Paul Klee

Fire in the evening, 1929, MoMA

I saw a Klee exhibit at the Orangerie this weekend. I was blown away yet again.
Unfortunately I can post no images from there, so this is a work that I have not actually seen, but which I do love and will hopefully go see at MoMA sometime soon.



At the Pompidou, I'm working on my second article. My first was on Lee Bontecou, and this one is on Magdalena Abakanowicz. Both were chosen almost at random, because I simply don't know enough modern/contemporary art history to know really what I like, who I like, who I want to learn about. These two artists were picked because, from a sample size of one or two works, I found them interesting.
They are both scuptors. They also share a lot. It was while starting on the Abakanozicz piece that I realized how similar they were in many superficial ways - color choice, for instance - that may or may not reveal something about my taste, but also in two very important areas, theoretically speaking.
When we think of highly formalist art, we think of art that is sterile - either the oh-so-carefully rule-bound compositions of academicism, or the constructivist dream of art devoid of culturally contingent connotations - an attractive vision to be sure, but one which is doomed to end up totally devoid of meaning, if it could ever succeed. Yet art that is not formalist in some sense cannot be good art.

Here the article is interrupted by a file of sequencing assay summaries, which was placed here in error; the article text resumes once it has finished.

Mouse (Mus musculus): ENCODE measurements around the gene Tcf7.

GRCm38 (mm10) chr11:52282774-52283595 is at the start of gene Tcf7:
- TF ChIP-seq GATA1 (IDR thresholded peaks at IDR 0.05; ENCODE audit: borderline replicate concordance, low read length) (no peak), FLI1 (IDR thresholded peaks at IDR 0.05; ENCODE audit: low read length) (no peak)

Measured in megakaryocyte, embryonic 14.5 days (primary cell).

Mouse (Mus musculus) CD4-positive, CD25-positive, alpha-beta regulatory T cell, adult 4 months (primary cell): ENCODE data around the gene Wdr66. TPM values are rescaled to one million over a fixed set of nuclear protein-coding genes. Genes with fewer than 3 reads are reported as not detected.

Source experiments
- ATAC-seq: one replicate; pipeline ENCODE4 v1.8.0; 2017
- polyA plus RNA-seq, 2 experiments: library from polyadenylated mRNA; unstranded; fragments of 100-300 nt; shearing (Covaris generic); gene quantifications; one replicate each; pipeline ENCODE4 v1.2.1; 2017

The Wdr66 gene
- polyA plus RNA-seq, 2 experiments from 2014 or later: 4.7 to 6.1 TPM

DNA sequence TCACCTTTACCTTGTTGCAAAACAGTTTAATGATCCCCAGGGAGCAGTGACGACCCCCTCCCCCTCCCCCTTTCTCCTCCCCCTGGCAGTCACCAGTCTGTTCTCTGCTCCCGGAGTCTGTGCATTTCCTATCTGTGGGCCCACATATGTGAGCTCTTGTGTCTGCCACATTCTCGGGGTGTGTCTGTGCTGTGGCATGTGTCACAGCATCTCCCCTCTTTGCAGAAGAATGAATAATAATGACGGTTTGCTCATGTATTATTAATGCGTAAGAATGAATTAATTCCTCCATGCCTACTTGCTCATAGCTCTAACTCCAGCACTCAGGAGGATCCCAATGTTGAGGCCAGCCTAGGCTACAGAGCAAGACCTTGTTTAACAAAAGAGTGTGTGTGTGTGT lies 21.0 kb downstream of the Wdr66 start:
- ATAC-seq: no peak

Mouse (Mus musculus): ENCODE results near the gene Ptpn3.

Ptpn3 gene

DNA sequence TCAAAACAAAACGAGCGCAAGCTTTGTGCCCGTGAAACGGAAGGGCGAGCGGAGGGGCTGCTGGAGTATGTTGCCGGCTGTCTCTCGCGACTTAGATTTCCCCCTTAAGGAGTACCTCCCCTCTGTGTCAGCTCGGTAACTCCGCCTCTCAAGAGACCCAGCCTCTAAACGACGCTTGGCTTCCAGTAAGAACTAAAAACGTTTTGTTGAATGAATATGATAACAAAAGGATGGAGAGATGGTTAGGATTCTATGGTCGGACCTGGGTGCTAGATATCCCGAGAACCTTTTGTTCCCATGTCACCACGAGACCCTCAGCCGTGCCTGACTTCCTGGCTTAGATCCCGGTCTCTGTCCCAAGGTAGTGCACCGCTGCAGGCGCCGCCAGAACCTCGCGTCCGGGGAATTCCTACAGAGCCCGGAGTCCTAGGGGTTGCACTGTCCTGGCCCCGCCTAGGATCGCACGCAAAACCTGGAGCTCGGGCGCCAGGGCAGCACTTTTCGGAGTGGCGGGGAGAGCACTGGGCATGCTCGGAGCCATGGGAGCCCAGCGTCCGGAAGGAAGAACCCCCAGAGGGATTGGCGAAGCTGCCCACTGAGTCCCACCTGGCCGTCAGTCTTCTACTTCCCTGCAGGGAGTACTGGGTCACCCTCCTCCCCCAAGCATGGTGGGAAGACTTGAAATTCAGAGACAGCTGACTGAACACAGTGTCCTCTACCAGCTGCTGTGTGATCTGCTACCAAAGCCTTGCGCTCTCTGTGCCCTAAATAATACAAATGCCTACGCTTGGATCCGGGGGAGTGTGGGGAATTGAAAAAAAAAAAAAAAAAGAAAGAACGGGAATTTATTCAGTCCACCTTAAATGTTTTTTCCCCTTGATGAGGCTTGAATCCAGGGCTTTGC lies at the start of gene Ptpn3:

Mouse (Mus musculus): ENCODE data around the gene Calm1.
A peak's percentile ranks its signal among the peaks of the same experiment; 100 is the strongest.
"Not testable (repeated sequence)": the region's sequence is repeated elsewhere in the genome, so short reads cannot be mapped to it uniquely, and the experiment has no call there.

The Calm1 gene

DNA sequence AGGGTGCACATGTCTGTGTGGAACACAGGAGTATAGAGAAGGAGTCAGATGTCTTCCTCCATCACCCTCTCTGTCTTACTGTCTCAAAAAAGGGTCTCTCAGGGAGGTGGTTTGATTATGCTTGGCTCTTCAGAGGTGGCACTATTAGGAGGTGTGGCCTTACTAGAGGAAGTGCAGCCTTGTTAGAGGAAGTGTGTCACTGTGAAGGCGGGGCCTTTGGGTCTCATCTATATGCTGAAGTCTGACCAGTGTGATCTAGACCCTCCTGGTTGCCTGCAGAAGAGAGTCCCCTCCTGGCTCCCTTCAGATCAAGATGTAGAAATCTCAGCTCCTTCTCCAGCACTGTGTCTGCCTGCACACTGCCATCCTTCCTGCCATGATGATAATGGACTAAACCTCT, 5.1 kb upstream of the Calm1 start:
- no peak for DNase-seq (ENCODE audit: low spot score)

What do I mean by formalist, then? I mean art that sincerely engages with and reveals its form, its medium. Art that does not try to make a whole, a self-sufficient statement, or to conceal the secret of its making, but admits its materiality. This can express itself in different ways.
Lee Bontecou's early work consists of welded structures to which she tied canvas with wire, and include at least one black hole. See the image at left (Untitled, 1959, welded steel, canvas, black fabric, and wire, 147.5 x 148.5 x 44 cm, MoMA.) The work engages its materiality in many ways.
The roughness of the steel, the wire stitching, show you how the work was made. It shows you the physicality of the frame and the canvas which are usually hidden in a painting - the work comes out of its materials rather than being imposed upon them. It reminds you of what canvas is, how it is a thick, rough fabric with that we use in our daily lives, in our clothing, our tents, our machines. It reminds us that the canvas fades and decays.
At the same time, the work challenges us to rethink illusionism. Because it has real relief, because the black hole really is a hole, it reminds us that painting is flat, even if it seems to go beyond itself into three dimensions. It uses the rules of proportion in what could be an illusionistic manner but it is actually physically extant. Yet it also exaggerates its relief, challenging our conceptions of sculpture as a superficial object in space.
So her work, existing between both painting and sculpture, challenges the formal conventions of both in a way that subverts our expectations and embraces, to transcend, its limitations as an art object.

Abakanowicz does something similar in her very process-dependent sculpture, which revels in the accidents of its making and degradation, either made of organic material or successfully transforming an inorganic material like bronze into a living thing.